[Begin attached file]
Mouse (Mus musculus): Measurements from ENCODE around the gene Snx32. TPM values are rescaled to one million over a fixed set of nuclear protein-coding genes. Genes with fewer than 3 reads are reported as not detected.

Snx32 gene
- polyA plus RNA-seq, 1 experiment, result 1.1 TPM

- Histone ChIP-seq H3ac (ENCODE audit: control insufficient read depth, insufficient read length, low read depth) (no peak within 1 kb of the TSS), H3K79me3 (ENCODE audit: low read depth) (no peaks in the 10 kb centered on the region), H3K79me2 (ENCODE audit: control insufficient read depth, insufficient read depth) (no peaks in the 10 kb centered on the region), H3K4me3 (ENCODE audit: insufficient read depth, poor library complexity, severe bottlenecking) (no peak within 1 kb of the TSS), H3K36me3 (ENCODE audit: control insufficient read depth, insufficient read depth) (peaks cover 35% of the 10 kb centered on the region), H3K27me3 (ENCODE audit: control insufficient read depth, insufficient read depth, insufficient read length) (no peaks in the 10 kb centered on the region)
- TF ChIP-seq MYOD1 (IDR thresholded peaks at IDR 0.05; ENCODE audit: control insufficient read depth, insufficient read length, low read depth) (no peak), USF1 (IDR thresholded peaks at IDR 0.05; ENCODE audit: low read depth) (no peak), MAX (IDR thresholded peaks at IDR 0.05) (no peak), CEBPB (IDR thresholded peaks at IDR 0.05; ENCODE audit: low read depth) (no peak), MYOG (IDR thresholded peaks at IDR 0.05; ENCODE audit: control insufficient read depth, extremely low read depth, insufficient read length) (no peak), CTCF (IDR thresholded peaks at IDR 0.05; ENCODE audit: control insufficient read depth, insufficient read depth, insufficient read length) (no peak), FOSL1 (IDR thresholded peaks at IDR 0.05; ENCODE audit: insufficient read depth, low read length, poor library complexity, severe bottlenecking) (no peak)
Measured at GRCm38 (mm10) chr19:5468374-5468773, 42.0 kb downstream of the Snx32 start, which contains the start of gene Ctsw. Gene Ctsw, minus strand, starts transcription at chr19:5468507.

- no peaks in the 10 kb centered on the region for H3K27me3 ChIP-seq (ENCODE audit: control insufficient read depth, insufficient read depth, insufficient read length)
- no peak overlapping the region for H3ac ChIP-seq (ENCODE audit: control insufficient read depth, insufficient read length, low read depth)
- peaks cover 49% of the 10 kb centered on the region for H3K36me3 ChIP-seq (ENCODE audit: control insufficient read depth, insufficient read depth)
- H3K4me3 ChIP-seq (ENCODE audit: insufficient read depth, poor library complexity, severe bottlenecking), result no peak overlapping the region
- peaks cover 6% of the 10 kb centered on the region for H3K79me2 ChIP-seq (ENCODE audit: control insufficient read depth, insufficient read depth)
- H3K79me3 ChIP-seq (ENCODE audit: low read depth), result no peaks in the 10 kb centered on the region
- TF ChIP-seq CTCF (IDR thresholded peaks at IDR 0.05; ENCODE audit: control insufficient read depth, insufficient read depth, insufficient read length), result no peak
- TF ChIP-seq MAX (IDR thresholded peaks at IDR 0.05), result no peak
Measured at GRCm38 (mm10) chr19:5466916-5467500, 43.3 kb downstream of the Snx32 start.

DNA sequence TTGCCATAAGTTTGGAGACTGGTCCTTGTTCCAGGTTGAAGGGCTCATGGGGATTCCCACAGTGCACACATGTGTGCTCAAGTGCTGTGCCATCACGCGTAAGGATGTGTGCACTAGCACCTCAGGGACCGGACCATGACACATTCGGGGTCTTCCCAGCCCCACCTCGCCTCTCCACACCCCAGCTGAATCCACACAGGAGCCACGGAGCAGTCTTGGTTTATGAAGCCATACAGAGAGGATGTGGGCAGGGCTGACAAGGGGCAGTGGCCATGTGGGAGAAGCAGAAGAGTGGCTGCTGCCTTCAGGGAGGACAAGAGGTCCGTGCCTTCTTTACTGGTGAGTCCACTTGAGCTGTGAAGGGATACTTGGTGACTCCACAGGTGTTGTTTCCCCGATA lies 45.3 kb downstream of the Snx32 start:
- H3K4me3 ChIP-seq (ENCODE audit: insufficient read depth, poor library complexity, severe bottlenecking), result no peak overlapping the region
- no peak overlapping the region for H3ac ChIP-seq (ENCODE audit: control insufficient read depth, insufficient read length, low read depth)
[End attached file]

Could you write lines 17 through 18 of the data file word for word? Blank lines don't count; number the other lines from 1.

- H3K4me3 ChIP-seq (ENCODE audit: insufficient read depth, poor library complexity, severe bottlenecking), result no peak overlapping the region
- no peak overlapping the region for H3ac ChIP-seq (ENCODE audit: control insufficient read depth, insufficient read length, low read depth)